Moreover, even had I the authority to consider this claim, petitioner failed to join the security guard whom she seeks to be disciplined and/or reprimanded.  A party whose rights would be adversely affected by a determination of an appeal in favor of a petitioner is a necessary party and must be joined as such (Appeal of Murray, 48 Ed Dept Rep 517, Decision No. 15,934; Appeal of Miller, 48 id. 465, Decision No. 15,917; Appeal of Williams, 48 id. 343, Decision No. 15,879).  Joinder requires that an individual be clearly named as a respondent in the caption and served with a copy of the notice of petition and petition to inform the individual that he or she should respond to the petition and enter a defense (Appeal of Murray, 48 Ed Dept Rep 517, Decision No. 15,934; Appeal of Miller, 48 id. 465, Decision No. 15,917; Appeal of Williams, 48 id. 343, Decision No. 15,879).  The security guard would clearly be affected by a reprimand or termination and, thus, is a necessary party.  Therefore, to the extent petitioner seeks discipline or reprimand of such individual, the appeal must be dismissed for non-joinder of necessary parties.

Finally, petitioner seeks disclosure of video surveillance of the area where the alleged incident occurred.  To the extent that petitioner seeks discovery of evidence that respondent intended to rely on, although the instant appeal involves only a short-term suspension imposed pursuant to Education Law §3214(3)(b), in a case in which petitioners alleged a denial of due process resulting from a school district’s failure to disclose evidence during the course of a student disciplinary hearing conducted pursuant to Education Law §3214(3)(c) for a suspension of more than five days, the Commissioner found that such petitioners cited “no statutory authority for such discovery, and indeed there is none” (Appeal of J.C. and P.C., 41 Ed Dept Rep 395, Decision No. 14,723).  As the Commissioner noted in that case, “[i]n the absence of any express statutory mandate, due process does not impose an affirmative obligation on respondent board to provide the student with a copy of the evidence it intends to rely on in advance of a disciplinary hearing conducted pursuant to Education Law §3214(3)...” (Appeal of J.C. and P.C., 41 Ed Dept Rep 395, Decision No. 14,723).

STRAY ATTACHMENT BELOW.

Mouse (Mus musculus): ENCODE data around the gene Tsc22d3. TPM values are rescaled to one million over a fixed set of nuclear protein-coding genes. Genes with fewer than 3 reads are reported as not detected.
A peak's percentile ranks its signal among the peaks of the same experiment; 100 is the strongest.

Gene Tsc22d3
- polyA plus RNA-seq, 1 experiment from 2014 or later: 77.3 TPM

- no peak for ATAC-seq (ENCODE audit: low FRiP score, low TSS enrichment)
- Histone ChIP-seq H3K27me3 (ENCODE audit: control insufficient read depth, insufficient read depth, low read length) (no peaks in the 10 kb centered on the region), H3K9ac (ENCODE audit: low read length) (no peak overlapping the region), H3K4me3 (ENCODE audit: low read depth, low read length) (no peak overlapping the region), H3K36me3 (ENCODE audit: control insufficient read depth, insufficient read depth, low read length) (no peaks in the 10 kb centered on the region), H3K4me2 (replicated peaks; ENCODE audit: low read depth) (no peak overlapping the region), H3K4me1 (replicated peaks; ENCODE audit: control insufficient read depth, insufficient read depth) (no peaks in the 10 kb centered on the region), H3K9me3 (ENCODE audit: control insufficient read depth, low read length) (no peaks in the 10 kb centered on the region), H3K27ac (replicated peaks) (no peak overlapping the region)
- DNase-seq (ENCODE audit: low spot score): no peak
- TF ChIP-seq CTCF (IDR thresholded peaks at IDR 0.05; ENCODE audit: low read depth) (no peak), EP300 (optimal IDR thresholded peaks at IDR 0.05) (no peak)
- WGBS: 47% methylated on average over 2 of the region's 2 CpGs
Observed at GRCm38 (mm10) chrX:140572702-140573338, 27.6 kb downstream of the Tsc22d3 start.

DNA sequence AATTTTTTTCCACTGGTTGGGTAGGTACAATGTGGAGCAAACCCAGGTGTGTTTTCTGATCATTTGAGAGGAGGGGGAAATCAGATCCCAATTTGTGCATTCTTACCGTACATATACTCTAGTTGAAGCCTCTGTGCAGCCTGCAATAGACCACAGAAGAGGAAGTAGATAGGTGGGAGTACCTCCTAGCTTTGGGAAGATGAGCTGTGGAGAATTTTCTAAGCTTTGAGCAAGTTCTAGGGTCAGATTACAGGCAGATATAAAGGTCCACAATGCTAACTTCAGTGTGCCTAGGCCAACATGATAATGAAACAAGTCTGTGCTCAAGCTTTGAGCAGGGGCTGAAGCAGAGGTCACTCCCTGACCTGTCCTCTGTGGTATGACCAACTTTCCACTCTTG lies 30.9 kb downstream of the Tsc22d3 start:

I note that there is no indication that petitioner requested the video surveillance for her own use by making a request under the Freedom of Information Law (Public Officers Law, Article 6) (“FOIL”) or, with respect to her son, pursuant to FERPA.  Should she make such a request and be denied, both FOIL and FERPA set forth procedures by which she may appeal such denial to the appropriate authority.

In any case, I note that, in an affidavit submitted together with respondent’s verified answer, the dean states that he has been directed to preserve all video surveillance of the Commons area for April 7, 2017.  While the record contains assurances from respondent about the preservation of general security footage, I remind respondent of the obligation of school districts to retain records in accordance with the records retention schedule set forth in Records Retention and Disposition Schedule ED-1 (8 NYCRR Appendix I).

In light of this disposition, I need not address the parties’ remaining contentions.